Here is a response from former Atlanta councilman Doug Alexander on the Fulton Superior Court ruling yesterday that it was not illegal for Fulton County Schools to post information on the charter school amendment on its web site. Nor was it illegal for school board members to answer questions on the Nov. 6 amendment vote when asked by constituents.
Judge Wendy Shoob rejected attorney Glenn Delk’s argument that information about the amendment amounted to advocacy and thus an unlawful use of tax funds.
In Delk’s lawsuit, Fulton County Schools and Gwinnett County Public Schools were named as representatives of all 180 school districts in Georgia. The suit, filed in the Superior Court of Fulton County, alleges they and “the rest of the Education Empire are engaged in a coordinated campaign and conspiracy.”
Shoob did not consider the information on the web site advocacy. “They didn’t say we are for or against it,” she said. “They just posted the Q-and-A. I have a hard time seeing how that was for or against it.”
By Doug Alexander
I am disappointed in Judge Wendy Shoob’s determination that it’s okay to post “answers to questions” about the upcoming Charter School Amendment because (as reported on WABE-FM) she said that it’s not like the schools took $10,000 and hired a PR firm to print bumper stickers and yard signs, but simply posted their “answers” on the schools web sites, which “doesn’t cost anything.”
Your Honor, there is a cost, and taxpayers have to pay it. Establishing and maintaining a web site cost money – our money. It took someone – either a school employee or a consultant – time to write out these “answers” and put them up on the site. That person’s time cost money – our money.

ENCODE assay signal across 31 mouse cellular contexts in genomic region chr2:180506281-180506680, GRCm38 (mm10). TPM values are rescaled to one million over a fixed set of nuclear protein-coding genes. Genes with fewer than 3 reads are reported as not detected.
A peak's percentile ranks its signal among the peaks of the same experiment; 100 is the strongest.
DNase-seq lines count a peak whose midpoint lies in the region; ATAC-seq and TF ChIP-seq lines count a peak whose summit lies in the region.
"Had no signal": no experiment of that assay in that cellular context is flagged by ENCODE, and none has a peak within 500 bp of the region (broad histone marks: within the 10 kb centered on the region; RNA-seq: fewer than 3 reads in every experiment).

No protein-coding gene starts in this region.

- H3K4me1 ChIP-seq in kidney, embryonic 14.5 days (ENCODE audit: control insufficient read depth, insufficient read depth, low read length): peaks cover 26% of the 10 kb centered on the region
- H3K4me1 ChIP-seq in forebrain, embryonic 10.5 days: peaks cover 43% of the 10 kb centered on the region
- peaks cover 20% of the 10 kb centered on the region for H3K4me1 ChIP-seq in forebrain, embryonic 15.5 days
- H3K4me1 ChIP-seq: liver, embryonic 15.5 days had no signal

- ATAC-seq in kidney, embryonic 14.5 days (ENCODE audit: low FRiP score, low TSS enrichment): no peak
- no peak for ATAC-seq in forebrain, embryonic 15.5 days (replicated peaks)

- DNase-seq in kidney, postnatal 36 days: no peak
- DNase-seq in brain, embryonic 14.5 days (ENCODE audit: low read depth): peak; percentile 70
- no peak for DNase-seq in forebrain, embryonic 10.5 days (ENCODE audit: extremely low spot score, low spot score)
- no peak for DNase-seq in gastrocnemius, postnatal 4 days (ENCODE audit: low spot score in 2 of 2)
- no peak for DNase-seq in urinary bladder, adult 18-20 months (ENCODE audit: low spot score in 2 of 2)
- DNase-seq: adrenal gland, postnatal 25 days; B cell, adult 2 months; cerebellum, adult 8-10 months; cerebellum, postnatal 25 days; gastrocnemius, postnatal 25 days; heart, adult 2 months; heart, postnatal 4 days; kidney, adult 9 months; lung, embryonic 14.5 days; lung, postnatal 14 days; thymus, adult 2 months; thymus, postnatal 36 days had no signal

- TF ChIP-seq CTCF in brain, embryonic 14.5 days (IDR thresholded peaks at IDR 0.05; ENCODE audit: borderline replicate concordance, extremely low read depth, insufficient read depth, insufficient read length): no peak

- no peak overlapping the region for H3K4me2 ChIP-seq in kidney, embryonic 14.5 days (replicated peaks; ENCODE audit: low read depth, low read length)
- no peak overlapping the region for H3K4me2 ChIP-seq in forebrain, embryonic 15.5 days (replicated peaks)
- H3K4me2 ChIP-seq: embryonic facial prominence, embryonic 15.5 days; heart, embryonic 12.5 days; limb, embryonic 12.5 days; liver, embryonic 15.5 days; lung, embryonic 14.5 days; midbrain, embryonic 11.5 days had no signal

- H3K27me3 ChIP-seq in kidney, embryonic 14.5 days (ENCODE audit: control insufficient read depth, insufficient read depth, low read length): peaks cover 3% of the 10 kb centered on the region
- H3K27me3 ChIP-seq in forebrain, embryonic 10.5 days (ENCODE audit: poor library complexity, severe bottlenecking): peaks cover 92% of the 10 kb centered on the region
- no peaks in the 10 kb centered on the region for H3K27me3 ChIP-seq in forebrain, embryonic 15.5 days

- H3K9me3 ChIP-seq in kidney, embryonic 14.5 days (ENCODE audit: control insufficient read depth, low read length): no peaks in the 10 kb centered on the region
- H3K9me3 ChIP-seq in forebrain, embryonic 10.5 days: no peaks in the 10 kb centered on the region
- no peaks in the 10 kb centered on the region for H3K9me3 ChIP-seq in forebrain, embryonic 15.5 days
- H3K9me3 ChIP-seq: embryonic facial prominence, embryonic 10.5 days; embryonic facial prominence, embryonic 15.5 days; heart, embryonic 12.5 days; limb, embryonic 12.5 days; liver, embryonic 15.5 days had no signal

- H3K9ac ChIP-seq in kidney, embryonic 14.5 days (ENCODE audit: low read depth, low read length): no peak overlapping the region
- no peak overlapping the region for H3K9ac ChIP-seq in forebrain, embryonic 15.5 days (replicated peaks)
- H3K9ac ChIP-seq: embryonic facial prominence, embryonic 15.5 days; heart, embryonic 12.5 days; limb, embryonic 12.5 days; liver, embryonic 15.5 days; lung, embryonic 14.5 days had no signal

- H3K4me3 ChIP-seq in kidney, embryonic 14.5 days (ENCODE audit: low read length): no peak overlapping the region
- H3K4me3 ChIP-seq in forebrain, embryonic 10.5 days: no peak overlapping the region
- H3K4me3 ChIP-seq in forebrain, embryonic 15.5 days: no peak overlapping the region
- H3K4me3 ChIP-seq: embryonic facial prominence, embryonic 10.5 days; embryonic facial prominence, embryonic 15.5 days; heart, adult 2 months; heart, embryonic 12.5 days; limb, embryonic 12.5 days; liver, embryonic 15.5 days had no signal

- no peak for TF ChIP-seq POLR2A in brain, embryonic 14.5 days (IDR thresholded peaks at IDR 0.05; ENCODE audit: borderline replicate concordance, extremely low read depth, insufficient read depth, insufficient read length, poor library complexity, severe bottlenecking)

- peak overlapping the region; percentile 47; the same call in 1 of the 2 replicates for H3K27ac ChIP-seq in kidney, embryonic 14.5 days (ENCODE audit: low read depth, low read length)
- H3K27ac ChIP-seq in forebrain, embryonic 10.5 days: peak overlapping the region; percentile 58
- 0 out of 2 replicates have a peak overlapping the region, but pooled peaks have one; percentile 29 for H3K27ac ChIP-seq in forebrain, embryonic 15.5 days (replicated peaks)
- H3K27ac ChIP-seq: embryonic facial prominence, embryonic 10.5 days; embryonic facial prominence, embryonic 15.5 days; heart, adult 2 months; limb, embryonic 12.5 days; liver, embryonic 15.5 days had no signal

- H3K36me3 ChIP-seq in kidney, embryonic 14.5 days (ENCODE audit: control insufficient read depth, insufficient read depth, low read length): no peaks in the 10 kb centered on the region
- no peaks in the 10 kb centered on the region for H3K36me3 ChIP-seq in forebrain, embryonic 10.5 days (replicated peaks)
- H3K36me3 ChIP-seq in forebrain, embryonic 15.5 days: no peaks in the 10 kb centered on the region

Schools need web sites to keep students and faculty and parents informed. This is a legitimate function and a legitimate use of public funds. But for schools to put up anything – anything at all – that can be construed as being for or against a decision that the people are going to have make on a policy that may affect those schools is NOT a proper function. That it took any amount of public funds at all, no matter how minuscule, to do so, is an illegitimate use of public funds. Attorney Glenn Delk has it right – they can do and say anything they want “when they are not on taxpayer time.”
The only way around this would for there to be a line in their budgets that specify funds to be used for “advocacy” or “voter education” or “to defeat the Charter School Amendment.” At least that way it is in the open and those elected to administer the schools have to take responsibility for it (at least we can hope that they would).
“An abundance of caution” is a wonderful phrase that should be used more often by those who are spending dollars that we taxpayers provide. Those who employ that phrase before they decide to spend public funds will nearly always do the right thing. Those who instead seek to justify their actions with phrases like “it doesn’t cost anything” nearly always will not.
–From Maureen Downey, for the AJC Get Schooled blog